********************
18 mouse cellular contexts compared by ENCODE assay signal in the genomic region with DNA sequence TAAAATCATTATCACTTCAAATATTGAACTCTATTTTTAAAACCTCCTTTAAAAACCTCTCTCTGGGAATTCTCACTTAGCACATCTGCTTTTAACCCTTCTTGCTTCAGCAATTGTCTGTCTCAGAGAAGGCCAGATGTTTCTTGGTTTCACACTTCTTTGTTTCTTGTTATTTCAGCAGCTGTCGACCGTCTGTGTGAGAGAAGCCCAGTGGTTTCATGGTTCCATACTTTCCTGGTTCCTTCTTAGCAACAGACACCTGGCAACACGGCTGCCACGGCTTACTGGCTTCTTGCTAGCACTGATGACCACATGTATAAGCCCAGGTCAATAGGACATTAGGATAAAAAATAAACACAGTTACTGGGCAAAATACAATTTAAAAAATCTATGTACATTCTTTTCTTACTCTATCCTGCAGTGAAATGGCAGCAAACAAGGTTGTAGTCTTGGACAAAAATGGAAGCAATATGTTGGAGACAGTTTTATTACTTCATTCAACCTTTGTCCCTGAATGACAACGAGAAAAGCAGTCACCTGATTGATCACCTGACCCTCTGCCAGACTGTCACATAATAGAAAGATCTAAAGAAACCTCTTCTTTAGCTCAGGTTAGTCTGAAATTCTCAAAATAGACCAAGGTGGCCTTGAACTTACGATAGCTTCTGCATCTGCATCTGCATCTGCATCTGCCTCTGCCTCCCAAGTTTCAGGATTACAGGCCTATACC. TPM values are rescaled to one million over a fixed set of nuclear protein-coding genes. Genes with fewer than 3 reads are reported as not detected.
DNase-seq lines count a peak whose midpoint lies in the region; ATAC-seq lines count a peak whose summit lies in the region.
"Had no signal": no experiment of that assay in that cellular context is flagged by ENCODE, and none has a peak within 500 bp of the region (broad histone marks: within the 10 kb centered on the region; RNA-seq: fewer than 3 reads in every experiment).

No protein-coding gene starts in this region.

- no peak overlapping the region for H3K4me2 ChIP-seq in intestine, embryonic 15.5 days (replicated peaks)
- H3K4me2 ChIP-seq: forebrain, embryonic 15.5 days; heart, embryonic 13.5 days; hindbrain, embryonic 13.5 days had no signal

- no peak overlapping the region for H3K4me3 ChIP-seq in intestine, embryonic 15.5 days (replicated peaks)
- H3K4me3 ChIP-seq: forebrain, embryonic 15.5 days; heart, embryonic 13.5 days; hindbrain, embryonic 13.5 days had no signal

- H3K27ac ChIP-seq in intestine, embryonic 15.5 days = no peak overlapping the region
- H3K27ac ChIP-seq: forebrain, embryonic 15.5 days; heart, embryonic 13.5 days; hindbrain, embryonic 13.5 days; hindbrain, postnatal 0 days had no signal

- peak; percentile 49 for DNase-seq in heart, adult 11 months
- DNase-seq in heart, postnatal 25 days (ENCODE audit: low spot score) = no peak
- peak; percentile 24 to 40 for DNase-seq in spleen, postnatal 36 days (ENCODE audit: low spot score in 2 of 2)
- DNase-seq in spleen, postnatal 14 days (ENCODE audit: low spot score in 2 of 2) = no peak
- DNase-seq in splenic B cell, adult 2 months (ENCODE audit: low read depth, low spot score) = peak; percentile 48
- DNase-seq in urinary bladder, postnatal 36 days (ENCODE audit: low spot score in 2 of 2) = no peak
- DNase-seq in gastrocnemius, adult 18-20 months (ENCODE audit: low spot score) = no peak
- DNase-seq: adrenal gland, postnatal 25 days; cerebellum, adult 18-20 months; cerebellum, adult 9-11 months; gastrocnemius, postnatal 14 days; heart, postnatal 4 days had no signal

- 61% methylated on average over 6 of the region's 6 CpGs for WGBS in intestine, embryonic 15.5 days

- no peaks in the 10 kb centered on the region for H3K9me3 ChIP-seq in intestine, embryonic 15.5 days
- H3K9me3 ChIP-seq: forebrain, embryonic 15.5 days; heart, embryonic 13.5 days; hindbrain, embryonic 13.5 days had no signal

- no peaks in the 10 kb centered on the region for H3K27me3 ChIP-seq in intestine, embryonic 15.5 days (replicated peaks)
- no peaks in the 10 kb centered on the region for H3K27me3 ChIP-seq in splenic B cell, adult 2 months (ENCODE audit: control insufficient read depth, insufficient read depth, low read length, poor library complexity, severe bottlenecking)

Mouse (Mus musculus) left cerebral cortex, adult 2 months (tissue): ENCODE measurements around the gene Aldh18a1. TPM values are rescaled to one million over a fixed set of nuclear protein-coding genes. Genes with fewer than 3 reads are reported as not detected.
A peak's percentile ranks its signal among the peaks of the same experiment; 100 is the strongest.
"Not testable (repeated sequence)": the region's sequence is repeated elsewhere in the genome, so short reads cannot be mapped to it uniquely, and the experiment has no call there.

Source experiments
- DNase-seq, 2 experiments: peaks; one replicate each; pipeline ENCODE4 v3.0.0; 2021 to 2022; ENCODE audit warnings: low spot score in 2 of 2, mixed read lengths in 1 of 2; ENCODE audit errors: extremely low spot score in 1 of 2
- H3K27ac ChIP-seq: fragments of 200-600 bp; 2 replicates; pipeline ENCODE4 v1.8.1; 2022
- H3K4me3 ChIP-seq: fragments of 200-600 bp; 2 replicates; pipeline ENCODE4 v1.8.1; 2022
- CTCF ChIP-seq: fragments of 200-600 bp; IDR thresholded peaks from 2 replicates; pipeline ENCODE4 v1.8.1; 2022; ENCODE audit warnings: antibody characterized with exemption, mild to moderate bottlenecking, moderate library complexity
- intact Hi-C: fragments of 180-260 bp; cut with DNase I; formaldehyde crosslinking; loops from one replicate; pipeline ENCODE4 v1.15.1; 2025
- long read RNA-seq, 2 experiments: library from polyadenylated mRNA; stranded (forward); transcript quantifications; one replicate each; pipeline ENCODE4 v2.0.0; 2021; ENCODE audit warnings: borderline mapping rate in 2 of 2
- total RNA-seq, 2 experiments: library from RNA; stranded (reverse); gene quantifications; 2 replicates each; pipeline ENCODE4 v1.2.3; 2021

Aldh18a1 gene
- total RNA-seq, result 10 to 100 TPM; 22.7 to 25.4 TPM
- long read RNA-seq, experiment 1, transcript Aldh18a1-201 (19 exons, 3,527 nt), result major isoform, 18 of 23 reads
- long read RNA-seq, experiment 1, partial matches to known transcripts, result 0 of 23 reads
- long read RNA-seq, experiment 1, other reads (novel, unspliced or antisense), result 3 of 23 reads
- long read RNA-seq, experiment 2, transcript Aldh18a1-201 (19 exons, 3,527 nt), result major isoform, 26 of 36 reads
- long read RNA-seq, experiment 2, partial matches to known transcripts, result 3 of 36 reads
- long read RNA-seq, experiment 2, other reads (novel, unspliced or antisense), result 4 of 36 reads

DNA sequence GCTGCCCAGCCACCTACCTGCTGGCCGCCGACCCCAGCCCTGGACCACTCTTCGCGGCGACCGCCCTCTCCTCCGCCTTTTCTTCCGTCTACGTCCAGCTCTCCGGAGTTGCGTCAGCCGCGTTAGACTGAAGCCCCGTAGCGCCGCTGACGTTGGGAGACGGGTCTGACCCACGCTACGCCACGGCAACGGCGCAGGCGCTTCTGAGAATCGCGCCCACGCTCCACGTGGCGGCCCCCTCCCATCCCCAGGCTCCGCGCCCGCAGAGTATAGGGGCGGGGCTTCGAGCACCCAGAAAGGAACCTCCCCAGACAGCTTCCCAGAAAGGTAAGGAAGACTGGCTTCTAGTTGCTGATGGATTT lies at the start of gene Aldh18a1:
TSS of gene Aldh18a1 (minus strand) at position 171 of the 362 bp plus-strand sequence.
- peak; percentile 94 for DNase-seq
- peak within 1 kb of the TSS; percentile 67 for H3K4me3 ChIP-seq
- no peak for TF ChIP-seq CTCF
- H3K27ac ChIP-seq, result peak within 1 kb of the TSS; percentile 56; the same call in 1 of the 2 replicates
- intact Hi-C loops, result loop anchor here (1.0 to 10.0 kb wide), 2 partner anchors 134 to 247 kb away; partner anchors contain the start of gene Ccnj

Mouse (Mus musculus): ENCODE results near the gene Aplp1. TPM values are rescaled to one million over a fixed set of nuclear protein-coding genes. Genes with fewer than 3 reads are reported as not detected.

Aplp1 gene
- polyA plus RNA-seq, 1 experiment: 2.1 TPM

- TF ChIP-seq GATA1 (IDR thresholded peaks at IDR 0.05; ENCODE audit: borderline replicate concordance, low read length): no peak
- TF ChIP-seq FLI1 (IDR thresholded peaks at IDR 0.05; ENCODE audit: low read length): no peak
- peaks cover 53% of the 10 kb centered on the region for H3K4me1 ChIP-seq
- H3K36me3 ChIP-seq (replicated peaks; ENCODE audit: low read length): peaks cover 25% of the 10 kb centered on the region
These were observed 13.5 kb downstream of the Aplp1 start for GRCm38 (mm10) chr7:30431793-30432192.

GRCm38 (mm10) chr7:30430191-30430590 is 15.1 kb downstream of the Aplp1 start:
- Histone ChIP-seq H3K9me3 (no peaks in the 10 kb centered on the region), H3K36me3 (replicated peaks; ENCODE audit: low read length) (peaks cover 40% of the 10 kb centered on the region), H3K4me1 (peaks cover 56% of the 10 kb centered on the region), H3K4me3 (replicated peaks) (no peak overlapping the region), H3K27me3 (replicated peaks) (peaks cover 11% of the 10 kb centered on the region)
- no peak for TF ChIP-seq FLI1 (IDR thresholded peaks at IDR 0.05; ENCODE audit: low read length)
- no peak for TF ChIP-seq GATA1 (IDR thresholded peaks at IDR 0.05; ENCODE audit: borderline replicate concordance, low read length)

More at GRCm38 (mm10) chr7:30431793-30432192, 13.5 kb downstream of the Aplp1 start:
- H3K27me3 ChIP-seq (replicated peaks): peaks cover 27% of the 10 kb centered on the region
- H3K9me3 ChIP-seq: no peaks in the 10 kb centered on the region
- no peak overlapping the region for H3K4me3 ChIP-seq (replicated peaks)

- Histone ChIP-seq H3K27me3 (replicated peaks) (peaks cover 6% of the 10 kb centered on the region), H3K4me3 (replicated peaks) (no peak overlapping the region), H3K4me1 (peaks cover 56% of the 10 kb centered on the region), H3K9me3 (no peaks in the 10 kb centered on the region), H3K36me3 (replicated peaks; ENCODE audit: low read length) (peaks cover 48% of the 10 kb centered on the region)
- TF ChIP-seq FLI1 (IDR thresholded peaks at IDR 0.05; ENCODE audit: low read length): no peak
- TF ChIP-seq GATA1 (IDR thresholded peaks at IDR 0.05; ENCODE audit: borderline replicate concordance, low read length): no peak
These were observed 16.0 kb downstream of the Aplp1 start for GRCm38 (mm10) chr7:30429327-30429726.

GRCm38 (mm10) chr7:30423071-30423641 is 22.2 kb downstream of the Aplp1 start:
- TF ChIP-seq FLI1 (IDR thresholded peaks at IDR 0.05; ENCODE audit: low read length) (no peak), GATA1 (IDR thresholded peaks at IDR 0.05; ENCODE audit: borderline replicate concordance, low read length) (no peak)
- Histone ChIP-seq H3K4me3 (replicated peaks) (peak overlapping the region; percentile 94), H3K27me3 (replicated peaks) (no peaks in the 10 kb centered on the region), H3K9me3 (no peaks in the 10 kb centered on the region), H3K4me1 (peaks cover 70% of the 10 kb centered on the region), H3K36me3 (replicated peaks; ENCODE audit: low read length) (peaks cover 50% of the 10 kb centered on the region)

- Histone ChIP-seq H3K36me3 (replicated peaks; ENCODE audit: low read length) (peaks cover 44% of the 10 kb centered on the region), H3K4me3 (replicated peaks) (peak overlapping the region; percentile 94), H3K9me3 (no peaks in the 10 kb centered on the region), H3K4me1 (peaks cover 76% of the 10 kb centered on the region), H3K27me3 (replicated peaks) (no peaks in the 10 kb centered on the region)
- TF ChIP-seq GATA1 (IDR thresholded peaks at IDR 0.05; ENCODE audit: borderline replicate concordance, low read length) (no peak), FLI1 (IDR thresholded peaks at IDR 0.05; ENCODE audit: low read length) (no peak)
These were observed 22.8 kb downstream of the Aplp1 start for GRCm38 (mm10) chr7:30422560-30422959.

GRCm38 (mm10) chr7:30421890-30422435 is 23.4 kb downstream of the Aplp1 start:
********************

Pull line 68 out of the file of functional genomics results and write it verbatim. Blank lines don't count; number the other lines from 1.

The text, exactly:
- TF ChIP-seq GATA1 (IDR thresholded peaks at IDR 0.05; ENCODE audit: borderline replicate concordance, low read length): no peak